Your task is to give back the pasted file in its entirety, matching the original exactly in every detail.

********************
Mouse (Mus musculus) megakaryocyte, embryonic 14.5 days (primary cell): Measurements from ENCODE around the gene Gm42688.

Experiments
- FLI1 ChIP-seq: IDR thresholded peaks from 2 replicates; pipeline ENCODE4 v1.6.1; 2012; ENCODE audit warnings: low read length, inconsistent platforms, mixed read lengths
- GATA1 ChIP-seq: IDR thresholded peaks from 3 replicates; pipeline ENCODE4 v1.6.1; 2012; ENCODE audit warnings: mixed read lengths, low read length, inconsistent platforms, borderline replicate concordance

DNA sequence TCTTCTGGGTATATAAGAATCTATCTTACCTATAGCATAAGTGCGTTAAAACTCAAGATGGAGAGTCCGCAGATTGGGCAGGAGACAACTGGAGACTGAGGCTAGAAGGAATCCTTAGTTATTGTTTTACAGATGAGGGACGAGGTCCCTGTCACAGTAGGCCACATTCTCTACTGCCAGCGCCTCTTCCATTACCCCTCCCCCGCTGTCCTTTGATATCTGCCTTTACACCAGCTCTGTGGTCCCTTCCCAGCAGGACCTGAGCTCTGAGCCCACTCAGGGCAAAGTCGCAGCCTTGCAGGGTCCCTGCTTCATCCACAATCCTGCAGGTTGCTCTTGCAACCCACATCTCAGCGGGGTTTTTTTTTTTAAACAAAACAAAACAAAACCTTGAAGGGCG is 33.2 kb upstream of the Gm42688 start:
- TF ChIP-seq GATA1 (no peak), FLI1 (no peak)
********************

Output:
Mouse (Mus musculus) megakaryocyte, embryonic 14.5 days (primary cell): Measurements from ENCODE around the gene Gm42688.

Experiments
- FLI1 ChIP-seq: IDR thresholded peaks from 2 replicates; pipeline ENCODE4 v1.6.1; 2012; ENCODE audit warnings: low read length, inconsistent platforms, mixed read lengths
- GATA1 ChIP-seq: IDR thresholded peaks from 3 replicates; pipeline ENCODE4 v1.6.1; 2012; ENCODE audit warnings: mixed read lengths, low read length, inconsistent platforms, borderline replicate concordance

DNA sequence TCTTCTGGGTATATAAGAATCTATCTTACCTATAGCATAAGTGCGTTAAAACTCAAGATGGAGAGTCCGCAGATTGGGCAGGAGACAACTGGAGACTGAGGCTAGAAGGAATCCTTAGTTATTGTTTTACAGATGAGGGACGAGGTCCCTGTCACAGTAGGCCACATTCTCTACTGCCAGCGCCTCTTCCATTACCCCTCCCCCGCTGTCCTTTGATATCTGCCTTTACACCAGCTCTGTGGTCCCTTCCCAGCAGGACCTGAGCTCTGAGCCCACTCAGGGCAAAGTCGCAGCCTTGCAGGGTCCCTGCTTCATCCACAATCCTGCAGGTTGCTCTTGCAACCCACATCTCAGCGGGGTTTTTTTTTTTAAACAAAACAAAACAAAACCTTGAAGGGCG is 33.2 kb upstream of the Gm42688 start:
- TF ChIP-seq GATA1 (no peak), FLI1 (no peak)